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Why Your Kid Should Be A Multi-Sport Athlete

So you think your kid is the next big football star? Why stop at one sport?

Anna Flanagan's hockey coaching clinic

Playing multiple sports gives your child a better chance of finding out which sport suits them best and can help grow and develop their skill level.

Experts agree that physical literacy can help kids to develop a wide range of physical, mental, and emotional skills within sport and provides the foundation for a successful life.

Many parents have experienced those hectic days of sport with their kids, running around from footy training to basketball games. Little Athletics to gymnastics competitions. Cricket training to soccer tournaments, and the list goes on. While it may become stressful and chaotic the child developmental benefits make it all worthwhile.

1. Develop a rounded skill set

Every single sport has its own skill set and unique level of focus and resiliency. Games like cricket require mostly long-term attention with some quick action, while other sports are all about pacing and endurance. The broader exposure your kids get to these different conditions, the better. Jumping for a rebound in basketball works the same muscles that swimmers use to push off the starting blocks.

When a child plays multiple sports, he or she is learning an abundance of new skills that can be widely applied elsewhere. Learning sprint form in athletics leads to faster running on the footy field and basketball provides the quick feet required for tennis.

The average number of multi-sport athletes in the NFL alone is 70 percent, which is not surprising when you consider the varied skills needed such as speed, power, endurance, strength and agility. Playing multiple sports is an opportunity to become a better all-around athlete, which is exactly what coaches love and want.

2. Fewer injuries

Researchers have found that it is a good idea to break up normal training routines with a different sport as it avoids repetitive strain injuries. It also leads to better muscle, motor and skill development and promotes general athleticism, balance, speed and agility.

When your kids are specialising in just one sport, they are repeating the same movements over and over and across a long period of time. Growing bodies can become overstressed by repetition, which in turn increases the chance of injury. There are loads of examples of children with “grown-up” sports injuries such as torn hamstrings and knee ligament problems.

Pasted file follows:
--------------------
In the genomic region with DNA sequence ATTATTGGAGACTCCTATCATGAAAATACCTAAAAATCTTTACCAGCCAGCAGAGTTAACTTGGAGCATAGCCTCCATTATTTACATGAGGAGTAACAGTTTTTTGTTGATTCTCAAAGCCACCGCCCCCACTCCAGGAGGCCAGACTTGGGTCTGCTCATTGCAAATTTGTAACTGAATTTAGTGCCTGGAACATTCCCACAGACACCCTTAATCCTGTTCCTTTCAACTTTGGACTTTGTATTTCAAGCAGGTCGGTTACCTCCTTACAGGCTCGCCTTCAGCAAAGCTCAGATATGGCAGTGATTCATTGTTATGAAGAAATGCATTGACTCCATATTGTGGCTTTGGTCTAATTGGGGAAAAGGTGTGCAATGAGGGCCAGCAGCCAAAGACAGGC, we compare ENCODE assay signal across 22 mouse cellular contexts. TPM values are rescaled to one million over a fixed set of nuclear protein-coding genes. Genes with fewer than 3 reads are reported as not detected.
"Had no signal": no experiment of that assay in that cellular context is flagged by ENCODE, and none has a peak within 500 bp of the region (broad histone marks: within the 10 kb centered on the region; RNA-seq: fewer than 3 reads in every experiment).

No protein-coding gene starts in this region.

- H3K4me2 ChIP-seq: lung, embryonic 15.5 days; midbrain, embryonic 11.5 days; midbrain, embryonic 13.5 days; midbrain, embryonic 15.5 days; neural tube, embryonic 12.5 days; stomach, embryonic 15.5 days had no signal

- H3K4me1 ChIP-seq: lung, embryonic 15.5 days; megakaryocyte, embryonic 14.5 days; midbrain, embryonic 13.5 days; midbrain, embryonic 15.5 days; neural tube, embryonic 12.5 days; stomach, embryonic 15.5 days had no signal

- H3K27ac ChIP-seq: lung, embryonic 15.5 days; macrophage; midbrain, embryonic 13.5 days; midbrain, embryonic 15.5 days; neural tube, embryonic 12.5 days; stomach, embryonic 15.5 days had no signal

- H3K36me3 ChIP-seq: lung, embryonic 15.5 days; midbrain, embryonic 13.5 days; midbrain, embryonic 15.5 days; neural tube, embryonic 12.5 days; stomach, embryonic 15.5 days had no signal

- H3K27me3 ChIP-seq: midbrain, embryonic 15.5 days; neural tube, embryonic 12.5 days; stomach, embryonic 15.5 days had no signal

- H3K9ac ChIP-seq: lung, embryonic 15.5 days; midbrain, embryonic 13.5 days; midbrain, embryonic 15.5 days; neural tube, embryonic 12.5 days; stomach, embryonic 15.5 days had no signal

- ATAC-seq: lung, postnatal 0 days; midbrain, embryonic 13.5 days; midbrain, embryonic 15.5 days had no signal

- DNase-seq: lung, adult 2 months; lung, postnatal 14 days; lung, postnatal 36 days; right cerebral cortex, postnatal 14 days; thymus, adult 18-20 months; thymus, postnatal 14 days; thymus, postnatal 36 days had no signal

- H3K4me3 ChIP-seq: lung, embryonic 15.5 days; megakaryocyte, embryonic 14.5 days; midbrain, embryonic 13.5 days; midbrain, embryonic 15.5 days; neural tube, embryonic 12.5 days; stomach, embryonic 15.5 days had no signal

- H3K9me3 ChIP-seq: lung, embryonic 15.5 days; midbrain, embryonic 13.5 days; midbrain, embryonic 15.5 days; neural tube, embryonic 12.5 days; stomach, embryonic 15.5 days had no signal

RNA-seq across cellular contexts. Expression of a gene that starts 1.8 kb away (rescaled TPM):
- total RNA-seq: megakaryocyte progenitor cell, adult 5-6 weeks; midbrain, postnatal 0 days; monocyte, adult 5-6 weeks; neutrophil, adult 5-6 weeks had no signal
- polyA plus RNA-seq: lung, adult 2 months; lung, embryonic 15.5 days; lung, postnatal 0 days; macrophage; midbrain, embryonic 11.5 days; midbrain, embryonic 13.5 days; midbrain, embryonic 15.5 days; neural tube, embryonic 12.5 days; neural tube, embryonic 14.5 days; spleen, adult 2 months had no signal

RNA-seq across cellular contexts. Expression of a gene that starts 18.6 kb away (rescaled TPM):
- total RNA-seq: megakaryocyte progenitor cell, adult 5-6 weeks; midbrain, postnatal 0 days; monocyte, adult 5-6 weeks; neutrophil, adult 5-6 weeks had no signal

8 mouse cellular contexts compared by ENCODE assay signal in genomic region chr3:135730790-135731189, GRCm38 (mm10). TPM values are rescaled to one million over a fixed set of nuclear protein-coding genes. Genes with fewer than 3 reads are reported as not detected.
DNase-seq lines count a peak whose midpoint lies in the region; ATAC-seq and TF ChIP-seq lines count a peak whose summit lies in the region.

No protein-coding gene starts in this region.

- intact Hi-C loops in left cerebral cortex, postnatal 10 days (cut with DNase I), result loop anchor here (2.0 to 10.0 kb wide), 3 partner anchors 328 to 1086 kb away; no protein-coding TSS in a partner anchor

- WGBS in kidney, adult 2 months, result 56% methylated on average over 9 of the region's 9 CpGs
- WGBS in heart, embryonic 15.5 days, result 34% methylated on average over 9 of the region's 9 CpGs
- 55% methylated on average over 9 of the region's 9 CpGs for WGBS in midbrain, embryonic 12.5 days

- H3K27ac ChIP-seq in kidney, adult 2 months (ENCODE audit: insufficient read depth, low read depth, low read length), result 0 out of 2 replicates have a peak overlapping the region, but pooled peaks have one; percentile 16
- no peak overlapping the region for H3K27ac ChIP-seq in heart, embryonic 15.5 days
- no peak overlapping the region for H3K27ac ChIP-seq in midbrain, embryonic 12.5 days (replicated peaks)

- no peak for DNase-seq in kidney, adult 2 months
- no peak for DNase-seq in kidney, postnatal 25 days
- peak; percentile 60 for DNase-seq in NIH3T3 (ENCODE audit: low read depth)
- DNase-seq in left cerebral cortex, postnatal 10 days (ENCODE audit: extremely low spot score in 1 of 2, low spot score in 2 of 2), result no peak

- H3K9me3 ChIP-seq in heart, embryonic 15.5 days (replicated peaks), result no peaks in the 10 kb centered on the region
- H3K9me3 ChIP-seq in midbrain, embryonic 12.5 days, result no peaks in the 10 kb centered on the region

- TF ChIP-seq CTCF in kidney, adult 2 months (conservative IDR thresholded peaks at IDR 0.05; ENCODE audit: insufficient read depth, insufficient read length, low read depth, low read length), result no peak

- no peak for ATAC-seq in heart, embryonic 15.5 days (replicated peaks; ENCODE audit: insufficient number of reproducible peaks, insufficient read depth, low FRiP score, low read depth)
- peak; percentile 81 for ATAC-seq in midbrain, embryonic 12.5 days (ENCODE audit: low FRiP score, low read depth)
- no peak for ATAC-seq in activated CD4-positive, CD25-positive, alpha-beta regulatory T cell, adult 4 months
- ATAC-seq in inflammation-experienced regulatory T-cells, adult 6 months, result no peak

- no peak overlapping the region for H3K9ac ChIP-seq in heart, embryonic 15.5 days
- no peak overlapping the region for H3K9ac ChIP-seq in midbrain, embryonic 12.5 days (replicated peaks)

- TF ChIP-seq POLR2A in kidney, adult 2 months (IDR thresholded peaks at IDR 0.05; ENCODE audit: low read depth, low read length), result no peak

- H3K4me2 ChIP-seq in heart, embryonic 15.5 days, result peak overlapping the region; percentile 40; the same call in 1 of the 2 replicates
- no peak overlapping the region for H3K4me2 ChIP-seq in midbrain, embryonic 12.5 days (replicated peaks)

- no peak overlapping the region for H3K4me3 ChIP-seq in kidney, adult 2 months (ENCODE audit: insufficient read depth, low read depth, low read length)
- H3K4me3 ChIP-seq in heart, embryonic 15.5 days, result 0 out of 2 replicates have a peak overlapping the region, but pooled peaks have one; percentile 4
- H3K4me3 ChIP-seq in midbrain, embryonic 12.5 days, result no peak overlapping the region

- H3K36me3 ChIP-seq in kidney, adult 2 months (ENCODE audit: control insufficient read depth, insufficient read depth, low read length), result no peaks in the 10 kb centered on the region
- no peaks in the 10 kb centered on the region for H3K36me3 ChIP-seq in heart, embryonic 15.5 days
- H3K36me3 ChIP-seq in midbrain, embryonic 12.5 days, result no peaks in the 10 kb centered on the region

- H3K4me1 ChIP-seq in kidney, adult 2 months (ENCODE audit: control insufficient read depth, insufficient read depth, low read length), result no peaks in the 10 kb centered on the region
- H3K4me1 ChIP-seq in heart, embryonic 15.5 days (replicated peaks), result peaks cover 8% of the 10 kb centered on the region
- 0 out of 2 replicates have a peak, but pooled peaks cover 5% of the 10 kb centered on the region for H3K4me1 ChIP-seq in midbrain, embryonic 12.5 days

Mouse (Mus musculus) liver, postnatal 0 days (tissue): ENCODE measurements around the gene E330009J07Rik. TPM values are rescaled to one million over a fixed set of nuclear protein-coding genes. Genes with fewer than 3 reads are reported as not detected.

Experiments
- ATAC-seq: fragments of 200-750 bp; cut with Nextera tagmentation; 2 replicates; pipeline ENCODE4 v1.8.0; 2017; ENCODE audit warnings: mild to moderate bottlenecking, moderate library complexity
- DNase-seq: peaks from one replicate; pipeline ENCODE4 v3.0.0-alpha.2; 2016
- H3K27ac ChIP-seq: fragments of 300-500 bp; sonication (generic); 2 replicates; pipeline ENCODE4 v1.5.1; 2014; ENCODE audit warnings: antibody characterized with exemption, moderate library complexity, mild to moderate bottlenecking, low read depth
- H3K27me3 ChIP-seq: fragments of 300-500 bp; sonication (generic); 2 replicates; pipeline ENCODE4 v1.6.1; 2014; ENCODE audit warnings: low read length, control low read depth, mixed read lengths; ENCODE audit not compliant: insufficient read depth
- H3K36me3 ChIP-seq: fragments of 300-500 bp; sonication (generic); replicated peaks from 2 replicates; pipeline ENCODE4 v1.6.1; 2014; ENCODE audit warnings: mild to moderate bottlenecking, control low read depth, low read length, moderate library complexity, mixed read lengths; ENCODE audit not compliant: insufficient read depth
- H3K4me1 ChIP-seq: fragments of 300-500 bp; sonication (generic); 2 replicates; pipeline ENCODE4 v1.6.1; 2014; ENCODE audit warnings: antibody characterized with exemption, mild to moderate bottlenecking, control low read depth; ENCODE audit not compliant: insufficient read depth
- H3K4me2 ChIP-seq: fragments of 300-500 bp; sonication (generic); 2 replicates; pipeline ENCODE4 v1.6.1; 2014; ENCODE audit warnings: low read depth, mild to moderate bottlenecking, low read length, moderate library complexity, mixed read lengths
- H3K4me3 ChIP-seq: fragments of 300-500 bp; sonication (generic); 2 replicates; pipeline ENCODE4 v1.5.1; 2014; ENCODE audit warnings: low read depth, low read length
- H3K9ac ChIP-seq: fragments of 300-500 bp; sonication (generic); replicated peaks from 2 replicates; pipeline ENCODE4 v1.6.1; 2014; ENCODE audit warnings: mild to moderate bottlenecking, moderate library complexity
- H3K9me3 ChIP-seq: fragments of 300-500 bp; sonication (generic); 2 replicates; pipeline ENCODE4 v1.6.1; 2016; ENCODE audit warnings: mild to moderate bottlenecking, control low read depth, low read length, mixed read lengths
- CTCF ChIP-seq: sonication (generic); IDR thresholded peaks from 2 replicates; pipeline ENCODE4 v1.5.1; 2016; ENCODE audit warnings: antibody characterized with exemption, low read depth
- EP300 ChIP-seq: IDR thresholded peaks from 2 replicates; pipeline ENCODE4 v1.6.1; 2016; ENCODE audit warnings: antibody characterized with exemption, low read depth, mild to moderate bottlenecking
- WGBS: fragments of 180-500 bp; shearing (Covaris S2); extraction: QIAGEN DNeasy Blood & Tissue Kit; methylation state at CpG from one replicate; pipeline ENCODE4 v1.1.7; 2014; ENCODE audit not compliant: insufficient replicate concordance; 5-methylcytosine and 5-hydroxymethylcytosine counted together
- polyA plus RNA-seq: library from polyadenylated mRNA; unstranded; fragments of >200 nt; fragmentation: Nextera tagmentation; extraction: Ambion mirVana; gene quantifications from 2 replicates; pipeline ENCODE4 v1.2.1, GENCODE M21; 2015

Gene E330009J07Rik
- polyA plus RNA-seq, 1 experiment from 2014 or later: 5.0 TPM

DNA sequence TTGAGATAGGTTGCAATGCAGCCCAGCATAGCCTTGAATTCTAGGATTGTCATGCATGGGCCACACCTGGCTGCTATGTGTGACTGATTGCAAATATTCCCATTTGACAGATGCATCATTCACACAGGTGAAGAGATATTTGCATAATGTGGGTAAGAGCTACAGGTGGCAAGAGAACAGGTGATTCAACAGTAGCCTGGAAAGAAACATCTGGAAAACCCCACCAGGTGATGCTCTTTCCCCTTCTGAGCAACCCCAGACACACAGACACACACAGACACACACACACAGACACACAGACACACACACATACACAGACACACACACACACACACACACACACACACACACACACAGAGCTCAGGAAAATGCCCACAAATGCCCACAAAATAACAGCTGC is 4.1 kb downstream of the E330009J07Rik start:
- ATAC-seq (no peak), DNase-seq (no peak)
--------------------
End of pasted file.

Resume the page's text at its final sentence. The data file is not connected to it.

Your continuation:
Encourage your child to try multiple sports

3. Social exposure

When playing more than one sport, kids are exposed to a wide range of different people of all ages and backgrounds. Interacting with their coaches, teammates and parents can help them expand their social circle and develop their personal skills.

Exposing kids to different sports allows them to share teammate experiences and make memories with a diverse group of peers.

Determination, motivation and the “never give up” attitude are all traits that can transfer across to other sports, making them better athletes and helping then gain crucial life skills for the long run.

4. Reduced emotional fatigue

Balance is healthy for everyone, including sporty kids. As we would all know, kids get bored easily. Focusing on just one sport can become a chore for the child, repeating the same process over and over again. The balance and variety that comes from playing multiple sports keeps young athletes alert and engaged.

Which Australian stars have had success as multi-sport athletes?

Jarryd Hayne is a well known multi-sport athlete

Many Australian sports stars have thrived at the highest level of two or more sports, including:

Jarryd Hayne

Started off with athletics as a child before joining the NRL with Parramatta Eels, then moved to the US to play for the San Francisco 49ers in the NFL. He is now back in the NRL playing for the Gold Coast Titans.

Israel Folau

Won an NRL premiership with Melbourne Storm before transitioning to AFL with GWS Giants and is currently playing Rugby Union for the NSW Waratahs.

Ellyse Perry

Has played for the Australian women’s cricket and soccer teams since the age of 16.

Karmichael Hunt

Played Rugby League for the Brisbane Broncos and represented Australia before joining the Gold Coast Suns AFL team. He is currently playing Rugby Union for the Queensland Reds.

Erin Phillips

WNBA and Australia International player during winter and star women's AFL player during summer.

Dean Brogan

Won an NBL championship with the Adelaide 36ers, then an AFL premiership with Port Adelaide.

Mason Cox

Played college basketball in the US for Oklahoma State University before switching to AFL where he currently plays for Collingwood.

Mike Pyke

Played Rugby Union for Canada before making the switch to AFL - currently playing with the Sydney Swans.

Hugh Greenwood

Plays AFL for the Crows but used to play college basketball in the US with the University of New Mexico.

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